After the forward computation, compute the gradient on the output layer:

$ g \leftarrow \nabla_{\hat{y}}J = \nabla_{\hat{y}}L(y, \hat{y})$

o = self.nnet[-1].h # last layer's output
g = self.objective.gradient(y, o)/n

Then $\forall~k=l,l-1,...,1: $

Convert the gradient on the layer’s output into a gradient into the pre-nonlinearity activation (element-wise multiplication if f is element-wise):

$ g \leftarrow \nabla_{a^{(k)}}J = g\odot f'(a^{(k)}) $

g = g*layer.activation.dh(layer.a)

Compute gradients on weights and biases (including the regularization term,where needed):

$ \nabla_{b^{(k)}} J = g + \lambda\nabla_{b^{(k)}}\Omega(\theta) $

grad.nablab += g + 2*self._lambda*layer.b

$ \nabla_{W^{(k)}} J = gh^{(k-1)T} + \lambda\nabla_{W^{(k)}}\Omega(\theta)$

grad.nablaW += np.outer(g, layer._h) + 2*self._lambda*layer.W

Propagate the gradients w.r.t. the next lower-level hidden layer’s activations

$ g \leftarrow \nabla_{h^{(k-1)}}J = W^{(k)T}g$

Weights are then updated using descent function as showed at the beginning.

[EDIT]:

I don't know if the math I used and its implementation is correct or not. Trying to solve classification tasks given in "The Monk's Problems" I don't see the expected convergence on test set, that is, for example, a 100% accuracy on Monk 1 problem. What's more strange is that validation/test error is sometimes or always (depending on how weights are initialized?) below the training one.

Hidden layers and output layer have sigmoid activation functions, and I minimize the mean euclidean loss.

So, I want to be sure of what I've implemented.

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closed as off-topic by mdewey, kjetil b halvorsen, Michael Chernick, SmallChess, DeltaIV Oct 23 '17 at 12:15

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  • $\begingroup$ What language is that? Matlab? $\endgroup$ – generic_user Oct 20 '17 at 13:38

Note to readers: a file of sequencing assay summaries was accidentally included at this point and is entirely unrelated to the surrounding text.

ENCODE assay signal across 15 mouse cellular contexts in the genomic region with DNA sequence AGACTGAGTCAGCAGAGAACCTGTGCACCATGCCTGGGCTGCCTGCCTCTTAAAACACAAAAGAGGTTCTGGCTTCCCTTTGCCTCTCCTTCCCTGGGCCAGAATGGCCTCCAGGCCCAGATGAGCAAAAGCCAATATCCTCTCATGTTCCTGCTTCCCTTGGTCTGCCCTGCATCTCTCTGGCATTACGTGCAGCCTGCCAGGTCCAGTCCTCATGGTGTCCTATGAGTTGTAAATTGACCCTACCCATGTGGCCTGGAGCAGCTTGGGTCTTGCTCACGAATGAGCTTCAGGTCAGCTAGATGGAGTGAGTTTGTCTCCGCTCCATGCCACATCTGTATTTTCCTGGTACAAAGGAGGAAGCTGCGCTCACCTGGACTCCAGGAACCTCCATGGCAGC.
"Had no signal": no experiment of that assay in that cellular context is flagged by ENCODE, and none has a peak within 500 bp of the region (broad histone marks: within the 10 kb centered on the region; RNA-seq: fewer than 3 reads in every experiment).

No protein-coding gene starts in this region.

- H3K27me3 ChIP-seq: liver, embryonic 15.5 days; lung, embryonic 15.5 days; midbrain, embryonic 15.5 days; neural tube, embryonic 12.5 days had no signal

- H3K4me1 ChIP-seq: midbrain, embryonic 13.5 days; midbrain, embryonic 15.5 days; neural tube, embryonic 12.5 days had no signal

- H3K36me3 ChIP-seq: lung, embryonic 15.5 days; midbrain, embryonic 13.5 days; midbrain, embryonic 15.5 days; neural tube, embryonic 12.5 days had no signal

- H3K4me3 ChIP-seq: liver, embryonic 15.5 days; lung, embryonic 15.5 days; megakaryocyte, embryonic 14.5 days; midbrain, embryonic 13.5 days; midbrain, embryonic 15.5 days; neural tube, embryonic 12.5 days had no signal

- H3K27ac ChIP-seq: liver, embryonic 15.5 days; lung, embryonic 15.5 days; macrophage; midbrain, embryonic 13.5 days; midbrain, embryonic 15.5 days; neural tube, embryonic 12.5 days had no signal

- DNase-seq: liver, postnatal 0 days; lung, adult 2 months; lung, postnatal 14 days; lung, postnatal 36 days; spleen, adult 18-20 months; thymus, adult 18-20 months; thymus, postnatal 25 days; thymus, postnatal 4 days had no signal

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    $\begingroup$ Why don't you write out your algorithm in both math and code, so that we can see what you're trying to represent with your code. $\endgroup$ – generic_user Oct 20 '17 at 13:39
  • $\begingroup$ Code is written in Python 3. Math for forward and backward algorithms is taken from Goodfellow-Bengio-Courville's "Deep Learning" book at pages 208-209 of Chapter 6. Here you can find a freely available copy deeplearningbook.org/contents/mlp.html $\endgroup$ – Luigi Oct 20 '17 at 14:20
  • $\begingroup$ On what dataset you don't see convergence? On the training set or on the test set? Also, you definitely shouldn't expect community members to go and read your link, in order to answer your question. Your question should be complete in itself. As it is now, without reading the link we have no idea what the dataset is and what the loss (objective) function is. What should your MLP learn to do? $\endgroup$ – DeltaIV Oct 20 '17 at 18:40
  • $\begingroup$ I'm just trying to do some prior benchmarking in order to see if my MLP behaves as expected. In solving "The Monk's Problems", that is basically a classification task, I don't see any good convergence on test set where is expected to be a 100% accuracy for Monk Problem 1, mine is nearly 40%. Worst thing is that my MLP exhibit a very queer behavior, validation/test error is under training error curve for any hyper-parameter, even the ones they are considered "correct" for that problem. Hidden layers are basically sigmoid functions as it is the last one (the output). $\endgroup$ – Luigi Oct 23 '17 at 9:16
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Have you tried learning rate decay? This gradually reduces the step size for each iteration, so that bigger steps are taken at the beginning, then smaller steps are taken later on. This can prevent you from taking huge leaps bouncing back and forth around the local minimum but never reaching it.

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  • $\begingroup$ I've tried with exponential decay but got no improvements on convergence with Monk's problems. $\endgroup$ – Luigi Oct 20 '17 at 18:17